Zero tolerance treats *every* instance--even accidental ones or ones where the policy was too broad/too vague for the student to KNOW what they were doing was wrong--as exactly the same.

And you mention a (should be necessary) exception: life-saving drugs that it would be okay for a kid to carry. If there are allowable exceptions, then it's not zero tolerance.

~ ~ ~

But since you want to talk about medications, okay, here's something on meds.

Oh, for heaven's sake, are you even familiar with meds that a kid might reasonably have to take in school? "Take a bottle in and give it to the school nurse"? Maybe for OTC drugs that might be "simple" (if stupid, to require a kid to have to go to a nurse for their own OTC drugs). However, that will be considerably more complicated with prescription meds--especially the kind that you have to get a new 'script for every month (eg, ADD meds) or expensive ones that you can only buy so much of at once, or ones so restricted that doctors won't write for extras even if it's legal. If the kid has to stay home when he's near running out of meds, and the school has his whole remaining supply hostage, he's SOL.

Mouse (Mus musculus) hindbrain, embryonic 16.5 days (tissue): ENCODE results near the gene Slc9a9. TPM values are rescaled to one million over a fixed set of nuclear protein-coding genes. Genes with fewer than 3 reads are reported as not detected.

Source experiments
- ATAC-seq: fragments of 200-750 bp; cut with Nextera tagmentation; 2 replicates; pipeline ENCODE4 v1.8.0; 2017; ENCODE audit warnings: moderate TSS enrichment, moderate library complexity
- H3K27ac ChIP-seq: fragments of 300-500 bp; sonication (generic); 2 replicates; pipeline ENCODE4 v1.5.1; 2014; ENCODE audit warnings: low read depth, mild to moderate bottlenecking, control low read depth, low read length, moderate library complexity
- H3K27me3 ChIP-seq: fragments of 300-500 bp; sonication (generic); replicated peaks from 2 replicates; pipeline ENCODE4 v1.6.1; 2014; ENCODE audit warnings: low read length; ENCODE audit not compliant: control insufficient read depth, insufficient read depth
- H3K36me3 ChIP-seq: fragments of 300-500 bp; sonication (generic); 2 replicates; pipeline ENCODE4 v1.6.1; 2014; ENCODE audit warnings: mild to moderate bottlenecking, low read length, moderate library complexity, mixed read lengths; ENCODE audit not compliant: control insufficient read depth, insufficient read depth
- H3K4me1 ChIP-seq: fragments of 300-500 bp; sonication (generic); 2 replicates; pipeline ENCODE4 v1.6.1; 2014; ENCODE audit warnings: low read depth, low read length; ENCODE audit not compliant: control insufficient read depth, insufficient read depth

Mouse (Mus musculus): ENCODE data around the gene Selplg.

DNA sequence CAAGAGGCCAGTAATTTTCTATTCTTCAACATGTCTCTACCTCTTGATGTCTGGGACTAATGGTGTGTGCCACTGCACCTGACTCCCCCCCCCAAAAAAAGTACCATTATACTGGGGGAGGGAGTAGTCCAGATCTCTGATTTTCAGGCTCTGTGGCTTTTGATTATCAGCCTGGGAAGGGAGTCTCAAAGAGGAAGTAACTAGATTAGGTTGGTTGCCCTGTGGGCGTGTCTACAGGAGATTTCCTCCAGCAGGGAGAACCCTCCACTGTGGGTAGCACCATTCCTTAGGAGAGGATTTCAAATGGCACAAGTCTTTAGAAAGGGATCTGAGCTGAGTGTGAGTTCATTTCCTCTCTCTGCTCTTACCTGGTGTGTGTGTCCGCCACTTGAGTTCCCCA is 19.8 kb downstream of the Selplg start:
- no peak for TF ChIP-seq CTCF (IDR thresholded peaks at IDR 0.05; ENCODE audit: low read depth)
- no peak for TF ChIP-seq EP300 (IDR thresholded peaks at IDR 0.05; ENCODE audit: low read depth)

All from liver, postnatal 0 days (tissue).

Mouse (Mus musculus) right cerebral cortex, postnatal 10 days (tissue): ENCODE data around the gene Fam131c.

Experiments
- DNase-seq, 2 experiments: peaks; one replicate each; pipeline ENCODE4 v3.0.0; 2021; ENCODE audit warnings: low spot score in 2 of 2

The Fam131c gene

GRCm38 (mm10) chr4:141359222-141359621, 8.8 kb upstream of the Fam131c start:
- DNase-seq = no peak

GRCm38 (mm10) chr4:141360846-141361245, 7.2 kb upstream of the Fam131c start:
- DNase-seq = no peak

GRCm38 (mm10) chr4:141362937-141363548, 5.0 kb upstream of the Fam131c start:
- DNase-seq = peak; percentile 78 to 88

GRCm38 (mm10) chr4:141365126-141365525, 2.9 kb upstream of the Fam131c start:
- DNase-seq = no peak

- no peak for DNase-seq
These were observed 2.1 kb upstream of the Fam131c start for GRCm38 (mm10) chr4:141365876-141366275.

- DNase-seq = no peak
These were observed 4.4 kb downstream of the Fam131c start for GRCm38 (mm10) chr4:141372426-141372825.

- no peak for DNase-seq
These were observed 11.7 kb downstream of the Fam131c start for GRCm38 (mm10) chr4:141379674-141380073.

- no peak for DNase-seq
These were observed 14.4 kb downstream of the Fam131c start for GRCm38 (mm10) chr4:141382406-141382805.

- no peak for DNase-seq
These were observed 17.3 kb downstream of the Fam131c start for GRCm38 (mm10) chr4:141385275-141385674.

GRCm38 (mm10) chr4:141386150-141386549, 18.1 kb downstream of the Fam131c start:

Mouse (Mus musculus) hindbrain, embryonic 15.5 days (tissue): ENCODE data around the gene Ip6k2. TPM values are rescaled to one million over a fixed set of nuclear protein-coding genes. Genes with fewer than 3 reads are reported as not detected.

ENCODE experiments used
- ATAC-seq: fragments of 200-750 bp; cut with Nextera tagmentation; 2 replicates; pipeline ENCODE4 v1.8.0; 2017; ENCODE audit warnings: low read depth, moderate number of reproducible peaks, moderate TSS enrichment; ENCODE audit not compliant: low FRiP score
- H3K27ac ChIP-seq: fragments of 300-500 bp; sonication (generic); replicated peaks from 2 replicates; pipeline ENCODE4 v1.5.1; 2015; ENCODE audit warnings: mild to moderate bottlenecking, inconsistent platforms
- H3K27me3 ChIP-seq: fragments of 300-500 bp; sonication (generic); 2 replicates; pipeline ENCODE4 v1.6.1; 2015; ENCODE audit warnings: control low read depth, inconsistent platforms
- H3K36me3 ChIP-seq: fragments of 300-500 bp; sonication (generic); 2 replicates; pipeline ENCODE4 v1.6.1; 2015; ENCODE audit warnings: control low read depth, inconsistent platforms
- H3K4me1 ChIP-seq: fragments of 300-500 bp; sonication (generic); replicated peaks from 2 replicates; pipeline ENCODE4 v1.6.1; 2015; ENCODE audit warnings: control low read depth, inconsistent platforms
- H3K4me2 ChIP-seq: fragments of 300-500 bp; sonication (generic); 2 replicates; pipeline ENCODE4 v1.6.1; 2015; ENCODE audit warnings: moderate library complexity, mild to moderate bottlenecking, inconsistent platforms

You're talking about a major bureaucratic hassle at least once a month (getting the meds to the nurse, getting the forms filled out, etc etc). Just doing it *once* would be a major bureaucratic hassle, probably involving at least one parent having to miss some of a workday, or a whole shift if their job doesn't allow them to come in late.

Supposing there's something you only have to take for a week, but you have to take seven times a day (I've had those). Well, it'd be easier to just not send the kid to school for those seven days, really--kid's going to be missing so much of class to go to the office and take the meds that he might as well not be there--except that now school systems automatically fail kids for missing a certain number of days in a term, even if they have a doctor's note.

Is the school nurse (really, school have nurses again?) even licensed to be holding prescription drugs written out for someone else? This sounds like something that would require a pharmacy license.